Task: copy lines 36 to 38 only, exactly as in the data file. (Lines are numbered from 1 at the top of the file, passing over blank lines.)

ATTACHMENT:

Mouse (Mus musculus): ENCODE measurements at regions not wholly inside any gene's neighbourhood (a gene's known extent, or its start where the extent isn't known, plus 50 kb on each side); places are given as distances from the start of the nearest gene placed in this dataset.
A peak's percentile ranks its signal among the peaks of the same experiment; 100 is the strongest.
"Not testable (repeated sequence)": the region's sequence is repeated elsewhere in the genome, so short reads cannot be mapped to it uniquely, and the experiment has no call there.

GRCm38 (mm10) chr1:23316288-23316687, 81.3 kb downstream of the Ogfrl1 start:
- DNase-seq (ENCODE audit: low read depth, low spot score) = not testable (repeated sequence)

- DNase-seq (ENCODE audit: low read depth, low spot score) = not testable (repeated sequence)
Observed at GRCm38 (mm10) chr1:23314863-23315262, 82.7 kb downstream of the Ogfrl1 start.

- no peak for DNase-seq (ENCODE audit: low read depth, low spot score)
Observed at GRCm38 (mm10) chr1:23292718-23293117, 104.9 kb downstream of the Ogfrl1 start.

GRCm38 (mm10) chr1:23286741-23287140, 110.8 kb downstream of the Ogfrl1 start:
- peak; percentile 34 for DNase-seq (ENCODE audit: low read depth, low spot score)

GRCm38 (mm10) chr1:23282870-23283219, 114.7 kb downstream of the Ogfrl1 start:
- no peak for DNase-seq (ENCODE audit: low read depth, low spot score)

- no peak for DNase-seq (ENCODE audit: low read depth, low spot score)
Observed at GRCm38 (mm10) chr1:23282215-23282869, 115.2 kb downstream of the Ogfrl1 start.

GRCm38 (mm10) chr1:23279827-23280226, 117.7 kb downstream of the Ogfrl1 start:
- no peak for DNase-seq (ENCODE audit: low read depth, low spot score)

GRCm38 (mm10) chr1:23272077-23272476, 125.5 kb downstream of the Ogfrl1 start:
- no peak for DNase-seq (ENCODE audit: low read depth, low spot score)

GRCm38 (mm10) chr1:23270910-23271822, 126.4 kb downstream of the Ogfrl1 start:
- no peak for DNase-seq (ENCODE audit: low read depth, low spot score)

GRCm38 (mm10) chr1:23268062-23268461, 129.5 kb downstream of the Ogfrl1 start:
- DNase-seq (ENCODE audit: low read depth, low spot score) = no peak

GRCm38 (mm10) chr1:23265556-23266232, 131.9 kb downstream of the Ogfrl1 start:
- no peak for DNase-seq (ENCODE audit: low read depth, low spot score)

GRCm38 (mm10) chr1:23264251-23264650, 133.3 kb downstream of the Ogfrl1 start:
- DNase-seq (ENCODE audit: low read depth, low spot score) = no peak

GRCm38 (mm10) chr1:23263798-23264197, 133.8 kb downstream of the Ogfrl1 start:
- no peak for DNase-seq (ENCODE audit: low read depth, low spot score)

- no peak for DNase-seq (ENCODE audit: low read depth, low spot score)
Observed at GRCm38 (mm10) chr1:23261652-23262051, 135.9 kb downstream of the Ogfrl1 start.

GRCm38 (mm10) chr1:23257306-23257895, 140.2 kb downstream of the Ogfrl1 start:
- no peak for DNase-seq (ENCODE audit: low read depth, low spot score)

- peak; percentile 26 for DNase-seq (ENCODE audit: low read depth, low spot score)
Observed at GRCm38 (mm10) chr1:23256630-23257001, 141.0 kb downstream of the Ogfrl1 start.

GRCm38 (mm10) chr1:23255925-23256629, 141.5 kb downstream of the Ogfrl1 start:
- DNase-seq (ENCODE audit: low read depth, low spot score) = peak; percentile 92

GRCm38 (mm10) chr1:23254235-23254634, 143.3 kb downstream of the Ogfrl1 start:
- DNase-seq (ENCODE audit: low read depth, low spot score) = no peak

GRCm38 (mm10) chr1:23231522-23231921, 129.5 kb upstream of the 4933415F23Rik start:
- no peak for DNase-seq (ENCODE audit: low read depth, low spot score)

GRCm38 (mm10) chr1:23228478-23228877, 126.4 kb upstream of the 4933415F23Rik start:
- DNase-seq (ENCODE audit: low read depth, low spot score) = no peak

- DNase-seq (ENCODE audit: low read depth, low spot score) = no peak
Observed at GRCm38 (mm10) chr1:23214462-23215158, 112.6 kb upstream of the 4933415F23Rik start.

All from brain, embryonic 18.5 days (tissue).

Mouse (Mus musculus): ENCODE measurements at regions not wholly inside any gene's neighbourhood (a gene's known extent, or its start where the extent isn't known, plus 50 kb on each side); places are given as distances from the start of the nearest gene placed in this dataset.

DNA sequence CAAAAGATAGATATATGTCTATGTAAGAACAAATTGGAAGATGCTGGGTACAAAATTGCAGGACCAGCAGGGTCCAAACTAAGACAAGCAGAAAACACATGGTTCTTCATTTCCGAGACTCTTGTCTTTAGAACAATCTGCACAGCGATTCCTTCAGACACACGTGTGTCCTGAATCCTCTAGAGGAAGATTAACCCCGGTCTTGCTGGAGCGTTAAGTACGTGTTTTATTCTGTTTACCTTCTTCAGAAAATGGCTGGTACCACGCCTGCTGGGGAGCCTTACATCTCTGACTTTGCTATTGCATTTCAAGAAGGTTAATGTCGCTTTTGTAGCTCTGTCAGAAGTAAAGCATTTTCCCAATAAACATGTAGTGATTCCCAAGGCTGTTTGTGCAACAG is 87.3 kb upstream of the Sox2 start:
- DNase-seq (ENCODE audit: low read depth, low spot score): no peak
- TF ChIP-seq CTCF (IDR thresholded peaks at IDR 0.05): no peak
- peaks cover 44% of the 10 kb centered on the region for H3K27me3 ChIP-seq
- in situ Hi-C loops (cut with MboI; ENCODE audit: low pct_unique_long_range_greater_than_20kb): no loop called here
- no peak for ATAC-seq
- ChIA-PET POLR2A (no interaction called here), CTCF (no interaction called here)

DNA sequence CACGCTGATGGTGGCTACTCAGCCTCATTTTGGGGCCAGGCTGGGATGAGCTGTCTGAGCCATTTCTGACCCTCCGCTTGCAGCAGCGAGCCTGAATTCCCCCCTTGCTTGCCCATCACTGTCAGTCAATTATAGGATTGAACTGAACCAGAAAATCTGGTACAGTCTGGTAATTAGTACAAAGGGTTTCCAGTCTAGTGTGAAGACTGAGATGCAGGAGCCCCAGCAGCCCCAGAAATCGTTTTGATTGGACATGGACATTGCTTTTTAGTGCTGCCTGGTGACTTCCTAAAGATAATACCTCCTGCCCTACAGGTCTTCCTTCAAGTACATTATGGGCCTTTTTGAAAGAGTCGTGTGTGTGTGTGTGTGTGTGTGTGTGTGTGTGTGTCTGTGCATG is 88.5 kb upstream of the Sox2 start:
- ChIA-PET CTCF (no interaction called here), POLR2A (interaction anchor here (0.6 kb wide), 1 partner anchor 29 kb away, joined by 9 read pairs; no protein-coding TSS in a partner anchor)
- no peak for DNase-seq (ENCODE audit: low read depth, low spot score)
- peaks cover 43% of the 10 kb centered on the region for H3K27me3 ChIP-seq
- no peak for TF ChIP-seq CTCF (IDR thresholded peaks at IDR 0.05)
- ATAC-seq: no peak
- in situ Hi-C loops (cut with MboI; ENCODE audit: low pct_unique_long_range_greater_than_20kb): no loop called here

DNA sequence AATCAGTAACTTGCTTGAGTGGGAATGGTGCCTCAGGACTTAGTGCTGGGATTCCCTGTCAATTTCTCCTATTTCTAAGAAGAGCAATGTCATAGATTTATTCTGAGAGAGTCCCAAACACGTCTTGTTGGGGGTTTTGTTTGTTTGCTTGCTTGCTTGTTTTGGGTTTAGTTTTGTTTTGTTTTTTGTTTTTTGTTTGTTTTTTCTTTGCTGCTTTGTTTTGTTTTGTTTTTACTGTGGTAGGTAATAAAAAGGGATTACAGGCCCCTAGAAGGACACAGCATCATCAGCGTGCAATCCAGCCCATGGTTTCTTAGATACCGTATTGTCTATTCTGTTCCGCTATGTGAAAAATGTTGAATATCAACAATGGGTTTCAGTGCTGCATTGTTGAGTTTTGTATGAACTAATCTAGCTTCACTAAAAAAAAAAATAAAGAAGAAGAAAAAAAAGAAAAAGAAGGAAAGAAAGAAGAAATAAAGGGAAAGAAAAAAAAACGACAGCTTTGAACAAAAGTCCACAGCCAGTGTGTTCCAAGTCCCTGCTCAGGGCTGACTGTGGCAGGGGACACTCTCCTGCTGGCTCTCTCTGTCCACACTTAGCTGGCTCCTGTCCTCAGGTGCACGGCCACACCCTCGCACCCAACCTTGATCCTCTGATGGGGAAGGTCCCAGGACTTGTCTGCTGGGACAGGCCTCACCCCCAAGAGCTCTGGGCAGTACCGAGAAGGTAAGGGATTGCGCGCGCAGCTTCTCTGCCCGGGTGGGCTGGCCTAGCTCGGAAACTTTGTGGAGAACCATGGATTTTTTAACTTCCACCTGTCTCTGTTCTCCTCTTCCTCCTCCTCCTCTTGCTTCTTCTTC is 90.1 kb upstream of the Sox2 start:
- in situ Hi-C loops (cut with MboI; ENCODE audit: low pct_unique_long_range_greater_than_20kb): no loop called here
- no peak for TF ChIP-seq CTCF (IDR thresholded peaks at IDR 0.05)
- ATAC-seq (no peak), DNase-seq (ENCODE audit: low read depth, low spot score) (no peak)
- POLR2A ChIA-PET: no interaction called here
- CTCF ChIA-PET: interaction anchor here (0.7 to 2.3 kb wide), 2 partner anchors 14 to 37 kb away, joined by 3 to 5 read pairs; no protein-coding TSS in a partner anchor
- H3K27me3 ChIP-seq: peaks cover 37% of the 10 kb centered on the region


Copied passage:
GRCm38 (mm10) chr1:23255925-23256629, 141.5 kb downstream of the Ogfrl1 start:
- DNase-seq (ENCODE audit: low read depth, low spot score) = peak; percentile 92

GRCm38 (mm10) chr1:23254235-23254634, 143.3 kb downstream of the Ogfrl1 start: